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‘Droughts Don’t Cause Water Scarcity — People Do’: Experts Say Utah Needs To Permanently Reduce Water Use

A photo of Lake Powell.
Peter Fitzgerald
Wikimedia Commons
Lake Powell is currently around 34% full. It is projected to reach a record-low level this year.

Utah is in the midst of its worst drought in decades. While state officials have focused on it to explain the water shortage Utah is facing, experts say there’s more to the story.

Brian Richter owns a consulting firm called Sustainable Waters. He said droughts don’t cause water scarcity — people do.

Richter said states in the Colorado River Basin, like Utah, are already using too much water based on the river’s average annual output.

“We really need to take stock of how much water we’re using and what we’re using it for, and start a conversation about whether or not there are things we can do to lessen our dependence on those water supplies,” he said.

A photo of a map that documents water consumption and available water.
Courtesy of Sustainable Waters
Courtesy of Sustainable Waters
Major cities in Arizona, California, and Nevada, like Las Vegas and Phoenix, have pursued aggressive water conservation measures in the past decade.

Consumption exceeds the Colorado River’s annual flow most years, so suppliers pull water out of reservoirs like Lake Powell and Lake Mead to make up the difference.

But that won’t work forever.

In order to reduce Utah’s overall use and ward off future water shortages, state lawmakers need to step up, according to Zach Frankel with the Utah Rivers Council.

He said one thing elected officials could do to help is force water suppliers to increase tiered rates across the state.

Right now, Utahns pay some of the lowest rates in the West, according to Frankel. A 2010 analysis by the Utah Division of Water Resources found the average water rate in Utah was $1.34 per gallon. Only Idaho’s was lower, at $1.26.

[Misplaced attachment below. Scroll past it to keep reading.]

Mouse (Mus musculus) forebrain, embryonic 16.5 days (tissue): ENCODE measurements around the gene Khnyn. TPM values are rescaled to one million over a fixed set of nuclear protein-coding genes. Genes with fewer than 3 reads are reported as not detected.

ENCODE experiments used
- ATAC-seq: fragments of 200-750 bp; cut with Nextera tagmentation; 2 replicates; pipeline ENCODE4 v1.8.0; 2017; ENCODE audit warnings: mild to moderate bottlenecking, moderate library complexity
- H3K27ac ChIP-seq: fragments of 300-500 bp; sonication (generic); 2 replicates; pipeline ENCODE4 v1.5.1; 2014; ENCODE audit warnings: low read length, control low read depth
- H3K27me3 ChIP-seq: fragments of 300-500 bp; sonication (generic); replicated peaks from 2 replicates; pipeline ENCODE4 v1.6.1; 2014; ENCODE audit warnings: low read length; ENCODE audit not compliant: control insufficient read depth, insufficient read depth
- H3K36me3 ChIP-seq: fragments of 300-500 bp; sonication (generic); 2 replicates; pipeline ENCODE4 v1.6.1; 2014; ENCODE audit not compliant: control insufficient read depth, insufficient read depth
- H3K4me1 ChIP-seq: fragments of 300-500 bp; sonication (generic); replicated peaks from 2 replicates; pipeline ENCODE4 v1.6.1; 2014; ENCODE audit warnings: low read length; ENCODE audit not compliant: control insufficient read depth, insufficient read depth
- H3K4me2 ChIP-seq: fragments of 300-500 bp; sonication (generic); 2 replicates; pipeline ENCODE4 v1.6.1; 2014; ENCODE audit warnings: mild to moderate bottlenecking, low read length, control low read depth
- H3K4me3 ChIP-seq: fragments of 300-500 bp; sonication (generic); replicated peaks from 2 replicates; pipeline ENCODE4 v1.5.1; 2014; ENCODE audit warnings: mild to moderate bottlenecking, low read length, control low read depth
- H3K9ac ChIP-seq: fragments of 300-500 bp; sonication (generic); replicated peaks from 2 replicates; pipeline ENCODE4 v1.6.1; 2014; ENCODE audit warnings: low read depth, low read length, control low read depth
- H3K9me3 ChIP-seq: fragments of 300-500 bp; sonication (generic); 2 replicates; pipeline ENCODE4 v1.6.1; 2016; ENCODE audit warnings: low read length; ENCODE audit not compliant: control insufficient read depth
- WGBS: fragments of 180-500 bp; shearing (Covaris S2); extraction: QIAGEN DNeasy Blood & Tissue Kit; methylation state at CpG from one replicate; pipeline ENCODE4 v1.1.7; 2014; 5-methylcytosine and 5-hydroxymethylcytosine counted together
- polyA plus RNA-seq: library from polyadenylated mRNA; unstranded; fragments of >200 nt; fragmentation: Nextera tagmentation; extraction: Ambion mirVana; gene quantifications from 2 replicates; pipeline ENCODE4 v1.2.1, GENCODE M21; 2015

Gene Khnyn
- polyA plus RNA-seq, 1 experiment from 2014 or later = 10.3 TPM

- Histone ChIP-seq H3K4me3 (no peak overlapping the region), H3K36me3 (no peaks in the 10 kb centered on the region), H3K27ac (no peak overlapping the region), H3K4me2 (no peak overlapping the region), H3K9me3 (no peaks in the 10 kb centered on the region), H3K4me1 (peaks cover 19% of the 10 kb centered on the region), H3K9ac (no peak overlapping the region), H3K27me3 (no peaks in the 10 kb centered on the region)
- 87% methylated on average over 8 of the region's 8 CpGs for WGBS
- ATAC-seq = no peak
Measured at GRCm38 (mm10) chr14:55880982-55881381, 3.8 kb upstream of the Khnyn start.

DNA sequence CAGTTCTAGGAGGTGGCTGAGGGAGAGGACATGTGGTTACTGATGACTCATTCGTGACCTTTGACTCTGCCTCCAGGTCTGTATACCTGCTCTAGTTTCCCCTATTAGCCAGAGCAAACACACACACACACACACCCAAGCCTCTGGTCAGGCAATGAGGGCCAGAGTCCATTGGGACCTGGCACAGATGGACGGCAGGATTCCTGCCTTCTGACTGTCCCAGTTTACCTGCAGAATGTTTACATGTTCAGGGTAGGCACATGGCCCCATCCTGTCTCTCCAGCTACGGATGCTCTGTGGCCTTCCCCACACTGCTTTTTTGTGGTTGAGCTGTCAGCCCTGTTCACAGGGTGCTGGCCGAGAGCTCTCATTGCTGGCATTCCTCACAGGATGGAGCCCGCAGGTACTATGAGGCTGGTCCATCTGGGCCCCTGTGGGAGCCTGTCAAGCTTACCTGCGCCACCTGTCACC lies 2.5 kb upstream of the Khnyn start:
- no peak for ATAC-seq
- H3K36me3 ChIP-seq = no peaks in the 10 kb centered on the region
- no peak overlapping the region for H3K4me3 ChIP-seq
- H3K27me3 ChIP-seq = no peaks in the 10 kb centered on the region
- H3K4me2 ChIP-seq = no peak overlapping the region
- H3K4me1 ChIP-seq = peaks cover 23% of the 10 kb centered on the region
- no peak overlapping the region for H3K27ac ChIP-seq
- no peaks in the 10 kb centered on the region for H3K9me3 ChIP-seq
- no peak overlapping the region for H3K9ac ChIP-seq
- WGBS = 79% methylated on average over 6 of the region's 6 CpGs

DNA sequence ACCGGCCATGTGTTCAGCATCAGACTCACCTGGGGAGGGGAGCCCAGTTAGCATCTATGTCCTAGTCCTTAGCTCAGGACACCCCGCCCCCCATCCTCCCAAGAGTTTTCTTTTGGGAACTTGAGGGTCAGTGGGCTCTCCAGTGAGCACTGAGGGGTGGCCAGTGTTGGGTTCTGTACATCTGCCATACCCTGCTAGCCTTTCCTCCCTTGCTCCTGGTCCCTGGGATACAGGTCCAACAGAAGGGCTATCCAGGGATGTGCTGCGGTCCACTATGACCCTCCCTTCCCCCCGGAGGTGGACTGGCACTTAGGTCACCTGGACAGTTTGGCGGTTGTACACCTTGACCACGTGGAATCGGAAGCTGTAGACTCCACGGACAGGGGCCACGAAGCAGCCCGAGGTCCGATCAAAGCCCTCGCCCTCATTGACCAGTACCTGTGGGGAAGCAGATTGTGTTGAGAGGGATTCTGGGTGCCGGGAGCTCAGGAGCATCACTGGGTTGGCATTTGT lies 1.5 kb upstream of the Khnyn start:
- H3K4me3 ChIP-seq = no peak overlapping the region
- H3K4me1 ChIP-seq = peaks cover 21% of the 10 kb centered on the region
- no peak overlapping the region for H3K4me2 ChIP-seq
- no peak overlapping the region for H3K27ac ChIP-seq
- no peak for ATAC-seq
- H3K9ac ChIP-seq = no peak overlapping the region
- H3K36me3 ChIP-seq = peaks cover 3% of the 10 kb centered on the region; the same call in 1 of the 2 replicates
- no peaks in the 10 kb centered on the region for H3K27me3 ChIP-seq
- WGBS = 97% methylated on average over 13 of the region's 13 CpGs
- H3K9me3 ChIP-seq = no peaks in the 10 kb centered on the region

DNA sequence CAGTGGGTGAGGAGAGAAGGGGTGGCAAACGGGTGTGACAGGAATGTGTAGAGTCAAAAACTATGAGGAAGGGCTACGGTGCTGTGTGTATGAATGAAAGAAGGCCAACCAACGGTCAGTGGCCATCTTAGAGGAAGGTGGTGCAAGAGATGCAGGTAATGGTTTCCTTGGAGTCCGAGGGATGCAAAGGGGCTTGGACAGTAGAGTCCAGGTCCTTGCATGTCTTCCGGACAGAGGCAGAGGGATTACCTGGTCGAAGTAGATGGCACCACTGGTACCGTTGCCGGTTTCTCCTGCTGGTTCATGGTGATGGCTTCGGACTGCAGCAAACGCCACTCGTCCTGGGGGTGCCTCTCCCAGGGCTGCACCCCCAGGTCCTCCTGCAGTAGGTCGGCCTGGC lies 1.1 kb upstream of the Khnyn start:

Meanwhile, Utahns use the highest amount of public supply water — meaning it’s delivered by a supplier like a city or service district.

“When we make water really cheap, we make water use really high,” Frankel said. “It’s just consumer behavior.”

The best way to increase rates, according to Frankel, is by bumping the price per gallon up significantly after a customer’s use passes a certain threshold. That way, costs only go up for high-use consumers.

A map that documents water rate prices and water volume used in several big cities.
Courtesy of Utah Rivers Council
Courtesy of Utah Rivers Council
Utahns pay some of the lowest water rates in the West.

Frankel said water rates in Utah are also heavily subsidized by property taxes. His organization has tried to pass legislation to change that, but he said water service districts in Utah opposed the move.

“If they raise the cost of water, they sell less water, then they’ll make less money,” he said. “They’re water salesmen at some level.”

He said state lawmakers could also invest in infrastructure to stop agricultural water waste, like lining irrigation canals, rather than building expensive pipeline projects to move more water out of reservoirs.

Kate joined KUER from Austin, Texas. She has a master's degree in journalism from the University of Texas at Austin’s Moody School of Communication. She has been an intern, fellow and reporter at Texas Monthly, the Texas Observer, Quartz, the Texas Standard and Voces, an oral history project. Kate began her public radio career at Austin’s NPR station, KUT, as a part-time reporter. She served as a corps member of Report For America, a public service program that partners with local newsrooms to bring reporters to undercovered areas across the country.
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